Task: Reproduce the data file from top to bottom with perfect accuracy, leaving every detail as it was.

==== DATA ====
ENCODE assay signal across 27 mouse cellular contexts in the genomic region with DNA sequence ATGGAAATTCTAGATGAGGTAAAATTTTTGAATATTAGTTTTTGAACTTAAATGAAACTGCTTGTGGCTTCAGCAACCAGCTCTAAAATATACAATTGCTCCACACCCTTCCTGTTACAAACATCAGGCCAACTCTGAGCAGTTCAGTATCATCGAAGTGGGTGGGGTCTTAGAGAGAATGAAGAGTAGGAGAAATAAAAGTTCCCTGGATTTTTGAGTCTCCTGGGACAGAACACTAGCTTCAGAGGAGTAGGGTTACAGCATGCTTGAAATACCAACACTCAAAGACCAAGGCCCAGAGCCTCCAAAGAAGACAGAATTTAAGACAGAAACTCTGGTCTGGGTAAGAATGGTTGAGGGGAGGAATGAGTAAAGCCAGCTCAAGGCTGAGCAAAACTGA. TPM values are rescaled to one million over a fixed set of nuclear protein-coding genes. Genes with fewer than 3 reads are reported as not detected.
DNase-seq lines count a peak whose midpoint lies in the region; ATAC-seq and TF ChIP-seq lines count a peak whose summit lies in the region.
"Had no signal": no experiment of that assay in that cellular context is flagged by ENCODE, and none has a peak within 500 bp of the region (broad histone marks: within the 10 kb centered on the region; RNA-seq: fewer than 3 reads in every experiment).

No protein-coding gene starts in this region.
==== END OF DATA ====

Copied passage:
ENCODE assay signal across 27 mouse cellular contexts in the genomic region with DNA sequence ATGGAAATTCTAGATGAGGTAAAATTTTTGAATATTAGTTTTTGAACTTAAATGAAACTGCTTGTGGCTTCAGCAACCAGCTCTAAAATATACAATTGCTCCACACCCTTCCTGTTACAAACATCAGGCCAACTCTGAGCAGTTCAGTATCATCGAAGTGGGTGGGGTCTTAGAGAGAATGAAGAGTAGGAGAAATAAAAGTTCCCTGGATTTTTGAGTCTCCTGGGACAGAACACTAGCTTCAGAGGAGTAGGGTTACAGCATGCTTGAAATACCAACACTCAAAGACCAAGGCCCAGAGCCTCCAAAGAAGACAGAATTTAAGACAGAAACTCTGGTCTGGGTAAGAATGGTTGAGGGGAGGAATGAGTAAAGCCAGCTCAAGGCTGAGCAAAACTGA. TPM values are rescaled to one million over a fixed set of nuclear protein-coding genes. Genes with fewer than 3 reads are reported as not detected.
DNase-seq lines count a peak whose midpoint lies in the region; ATAC-seq and TF ChIP-seq lines count a peak whose summit lies in the region.
"Had no signal": no experiment of that assay in that cellular context is flagged by ENCODE, and none has a peak within 500 bp of the region (broad histone marks: within the 10 kb centered on the region; RNA-seq: fewer than 3 reads in every experiment).

No protein-coding gene starts in this region.